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ACCC Guidance on Making Environment and Sustainability Claims – How to Avoid Greenwashing

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On 14 July 2023 the ACCC published their draft guidance which provides information on how businesses can make accurate and credible claims of their environment and sustainability practices.

Consumers are now more conscious about how their purchases impact the environment and the sustainability of resources. Many businesses, including franchise systems, have embraced the notion of Environmental, Social, and Corporate Governance (‘ESG’) and changed their operational practices to proactively address environmental issues, social responsibility and conduct business ethically. Some businesses make public claims about their ESG strategies and initiatives to appeal to consumers who share these values and to illustrate the great work they are doing for the environment.

One of the ACCC’s priorities for 2023 is to monitor and reduce instances of ‘greenwashing’ which is the act of a business making a false or misleading claim about a product, service or their practices being better or less harmful for the environment.

It is a contravention of the Competition and Consumer Act 2010 which includes the Australian Consumer Law (‘ACL’) to make such claims.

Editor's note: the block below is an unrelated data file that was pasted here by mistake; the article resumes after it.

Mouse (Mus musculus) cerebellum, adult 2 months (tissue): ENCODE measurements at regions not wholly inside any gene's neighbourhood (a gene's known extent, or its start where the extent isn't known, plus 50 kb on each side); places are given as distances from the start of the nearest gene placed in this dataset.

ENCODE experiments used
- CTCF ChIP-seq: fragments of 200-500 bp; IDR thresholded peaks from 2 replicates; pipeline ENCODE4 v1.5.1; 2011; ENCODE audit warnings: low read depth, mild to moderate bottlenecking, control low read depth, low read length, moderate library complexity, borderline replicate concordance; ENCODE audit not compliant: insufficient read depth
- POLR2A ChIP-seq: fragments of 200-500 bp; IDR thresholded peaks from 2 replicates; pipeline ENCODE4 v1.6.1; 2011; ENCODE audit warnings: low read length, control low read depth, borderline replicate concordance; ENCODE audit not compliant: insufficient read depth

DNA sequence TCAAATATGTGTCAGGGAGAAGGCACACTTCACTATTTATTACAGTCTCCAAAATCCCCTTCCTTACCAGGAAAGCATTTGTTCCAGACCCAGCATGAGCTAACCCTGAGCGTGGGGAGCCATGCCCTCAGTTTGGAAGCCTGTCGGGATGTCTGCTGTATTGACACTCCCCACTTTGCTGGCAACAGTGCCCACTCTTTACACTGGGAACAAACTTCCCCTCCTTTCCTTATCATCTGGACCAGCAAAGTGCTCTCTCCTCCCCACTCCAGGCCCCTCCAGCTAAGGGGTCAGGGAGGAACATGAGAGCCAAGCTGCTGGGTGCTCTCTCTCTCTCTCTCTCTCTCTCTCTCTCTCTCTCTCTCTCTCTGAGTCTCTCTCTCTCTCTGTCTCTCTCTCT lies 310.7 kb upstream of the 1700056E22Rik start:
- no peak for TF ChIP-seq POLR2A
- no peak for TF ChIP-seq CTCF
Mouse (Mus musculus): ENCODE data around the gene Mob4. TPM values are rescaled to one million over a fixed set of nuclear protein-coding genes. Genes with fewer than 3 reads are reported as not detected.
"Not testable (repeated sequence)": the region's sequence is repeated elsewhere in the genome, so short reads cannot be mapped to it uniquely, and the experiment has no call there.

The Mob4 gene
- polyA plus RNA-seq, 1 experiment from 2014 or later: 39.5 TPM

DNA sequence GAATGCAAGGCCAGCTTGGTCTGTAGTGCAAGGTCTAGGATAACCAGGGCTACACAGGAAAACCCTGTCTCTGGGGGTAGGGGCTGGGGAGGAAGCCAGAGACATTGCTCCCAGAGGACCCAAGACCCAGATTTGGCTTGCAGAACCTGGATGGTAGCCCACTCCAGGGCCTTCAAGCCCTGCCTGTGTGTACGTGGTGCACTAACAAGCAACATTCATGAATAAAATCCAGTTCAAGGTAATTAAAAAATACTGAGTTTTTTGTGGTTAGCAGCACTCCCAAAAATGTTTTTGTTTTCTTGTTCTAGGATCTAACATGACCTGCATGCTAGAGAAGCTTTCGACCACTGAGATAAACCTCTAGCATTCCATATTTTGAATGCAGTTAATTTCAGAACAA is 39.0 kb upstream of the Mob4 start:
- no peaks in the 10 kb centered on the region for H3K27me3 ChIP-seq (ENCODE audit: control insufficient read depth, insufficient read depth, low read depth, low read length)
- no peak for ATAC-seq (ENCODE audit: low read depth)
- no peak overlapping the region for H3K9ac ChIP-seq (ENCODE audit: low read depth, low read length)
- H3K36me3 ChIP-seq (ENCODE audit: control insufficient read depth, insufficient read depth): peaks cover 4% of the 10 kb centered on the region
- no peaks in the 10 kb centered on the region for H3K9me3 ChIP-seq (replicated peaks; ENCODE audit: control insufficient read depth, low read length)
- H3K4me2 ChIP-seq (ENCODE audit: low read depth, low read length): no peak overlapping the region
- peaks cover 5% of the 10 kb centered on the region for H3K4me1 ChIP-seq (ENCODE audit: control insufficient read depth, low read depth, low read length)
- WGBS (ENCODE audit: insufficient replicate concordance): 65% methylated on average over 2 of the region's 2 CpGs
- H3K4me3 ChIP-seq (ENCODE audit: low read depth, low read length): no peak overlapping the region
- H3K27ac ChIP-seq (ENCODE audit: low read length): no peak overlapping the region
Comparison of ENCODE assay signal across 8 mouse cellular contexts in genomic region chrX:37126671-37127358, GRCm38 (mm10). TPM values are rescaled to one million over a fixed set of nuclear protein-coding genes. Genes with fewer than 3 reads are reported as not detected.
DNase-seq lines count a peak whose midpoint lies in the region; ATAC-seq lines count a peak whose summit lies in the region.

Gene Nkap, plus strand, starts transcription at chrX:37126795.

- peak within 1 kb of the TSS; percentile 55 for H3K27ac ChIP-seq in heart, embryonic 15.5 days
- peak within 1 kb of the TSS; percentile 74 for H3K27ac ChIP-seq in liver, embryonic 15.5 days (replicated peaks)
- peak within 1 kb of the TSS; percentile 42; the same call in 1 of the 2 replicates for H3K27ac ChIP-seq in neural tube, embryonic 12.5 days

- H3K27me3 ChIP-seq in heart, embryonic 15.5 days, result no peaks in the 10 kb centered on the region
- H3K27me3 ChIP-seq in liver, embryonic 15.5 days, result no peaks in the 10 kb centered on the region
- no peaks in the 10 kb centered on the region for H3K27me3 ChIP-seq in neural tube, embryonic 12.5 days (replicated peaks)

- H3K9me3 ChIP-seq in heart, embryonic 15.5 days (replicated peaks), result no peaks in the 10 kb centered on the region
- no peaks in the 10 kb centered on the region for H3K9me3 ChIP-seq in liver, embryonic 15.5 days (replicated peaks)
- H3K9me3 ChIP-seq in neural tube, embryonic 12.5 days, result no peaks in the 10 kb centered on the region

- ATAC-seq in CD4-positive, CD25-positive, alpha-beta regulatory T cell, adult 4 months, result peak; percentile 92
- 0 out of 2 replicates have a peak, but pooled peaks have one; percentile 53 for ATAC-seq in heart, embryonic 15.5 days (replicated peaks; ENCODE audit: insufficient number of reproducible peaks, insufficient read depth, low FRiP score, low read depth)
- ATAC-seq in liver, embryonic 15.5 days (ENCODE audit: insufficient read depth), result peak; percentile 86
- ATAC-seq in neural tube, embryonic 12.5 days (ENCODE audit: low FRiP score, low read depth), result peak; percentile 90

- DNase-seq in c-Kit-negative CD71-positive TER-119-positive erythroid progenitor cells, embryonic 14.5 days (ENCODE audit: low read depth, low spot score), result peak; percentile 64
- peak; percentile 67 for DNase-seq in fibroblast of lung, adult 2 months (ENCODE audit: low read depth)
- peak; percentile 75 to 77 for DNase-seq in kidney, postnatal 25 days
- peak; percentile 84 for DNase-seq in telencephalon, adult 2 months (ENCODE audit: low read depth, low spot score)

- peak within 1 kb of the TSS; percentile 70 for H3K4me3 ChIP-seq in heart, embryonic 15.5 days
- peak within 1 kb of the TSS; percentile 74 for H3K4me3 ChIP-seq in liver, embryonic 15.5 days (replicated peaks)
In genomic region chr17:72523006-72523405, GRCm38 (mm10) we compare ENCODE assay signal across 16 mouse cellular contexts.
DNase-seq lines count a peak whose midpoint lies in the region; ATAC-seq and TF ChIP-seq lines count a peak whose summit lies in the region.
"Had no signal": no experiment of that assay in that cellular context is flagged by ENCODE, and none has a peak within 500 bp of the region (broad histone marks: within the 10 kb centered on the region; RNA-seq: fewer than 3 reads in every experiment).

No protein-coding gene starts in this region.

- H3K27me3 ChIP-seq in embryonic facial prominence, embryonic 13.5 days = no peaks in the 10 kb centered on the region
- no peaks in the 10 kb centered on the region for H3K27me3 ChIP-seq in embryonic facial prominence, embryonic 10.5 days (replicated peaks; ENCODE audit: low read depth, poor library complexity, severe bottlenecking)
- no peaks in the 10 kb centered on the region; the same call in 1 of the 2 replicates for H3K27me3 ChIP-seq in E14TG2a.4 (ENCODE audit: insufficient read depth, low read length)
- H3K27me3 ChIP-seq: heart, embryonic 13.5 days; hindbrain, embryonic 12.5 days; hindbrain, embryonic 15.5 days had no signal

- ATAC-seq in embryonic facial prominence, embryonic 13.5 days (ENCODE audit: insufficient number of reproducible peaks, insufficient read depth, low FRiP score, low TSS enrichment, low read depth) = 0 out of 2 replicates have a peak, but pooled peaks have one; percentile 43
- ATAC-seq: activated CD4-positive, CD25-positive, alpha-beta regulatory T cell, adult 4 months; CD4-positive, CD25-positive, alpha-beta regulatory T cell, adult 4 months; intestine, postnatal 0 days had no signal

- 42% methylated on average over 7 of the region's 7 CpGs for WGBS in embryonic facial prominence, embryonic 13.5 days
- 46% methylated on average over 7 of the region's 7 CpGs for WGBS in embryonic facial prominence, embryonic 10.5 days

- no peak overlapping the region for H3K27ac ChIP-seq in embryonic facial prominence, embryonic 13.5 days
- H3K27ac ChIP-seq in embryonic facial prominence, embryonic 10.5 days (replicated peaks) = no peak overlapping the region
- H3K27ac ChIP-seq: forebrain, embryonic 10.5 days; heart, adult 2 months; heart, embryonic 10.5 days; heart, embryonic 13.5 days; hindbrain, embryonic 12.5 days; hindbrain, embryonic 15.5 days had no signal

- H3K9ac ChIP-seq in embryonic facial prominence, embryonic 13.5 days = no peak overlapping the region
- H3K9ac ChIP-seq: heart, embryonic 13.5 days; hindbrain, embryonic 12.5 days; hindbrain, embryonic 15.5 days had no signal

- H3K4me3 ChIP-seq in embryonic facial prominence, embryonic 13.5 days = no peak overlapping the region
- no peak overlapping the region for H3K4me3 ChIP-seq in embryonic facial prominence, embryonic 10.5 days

The guidance includes eight principles to assist businesses to avoid engaging in misleading and deceptive conduct when making claims related to the environment or sustainability.

The Principles

1. Clear and accurate claims: Businesses should ensure that their claims are clear, accurate, specific, and not misleading. Avoid exaggeration.

Examples
Misleading Claim Not Misleading Claim

“Our paper is made from recycled materials”.

In fact, the paper only contains 20% recycled material.

“Our paper is made from 20% recycled material”.

“This product does not harm the environment”.

The bottle is made from recycled material but the cap and external packaging are not, nor are the contents in the bottle.

“This product reduces harm to the environment”.
“Our bottle is made with less plastic than our competitors”. “Our new bottles are made using 20% less plastic than our previous bottles”.

 

2. Substantiation: Businesses should have reasonable grounds to support their claims and be able to substantiate them if required.

Practical tips:

  • Do not rely on claims made by third parties. Always take reasonable steps to substantiate and verify any claims that you make; and
  • Use third-party independent certifications as evidence if the claims accurately reflect the scope of the certification.

3. Do not omit or hide important information: Consumers can only make informed decisions if they are provided with all of the relevant information. Do not omit or hide any information that may appear unfavourable or consistent with your claim, as this may constitute as misleading or deceptive conduct.

Acts that constitute as misleading:

  • Providing disclaimers in fine print; and
  • Not considering the life cycle of the product when making the claim.

4. Qualifications and disclosures: Any qualifications or disclosures related to the claims should be clear, prominent, and effectively convey the necessary information to consumers.

Examples
Misleading Claim The reason why the claim is misleading
“Our product is 100% recyclable”. – The product is not widely accepted for recycling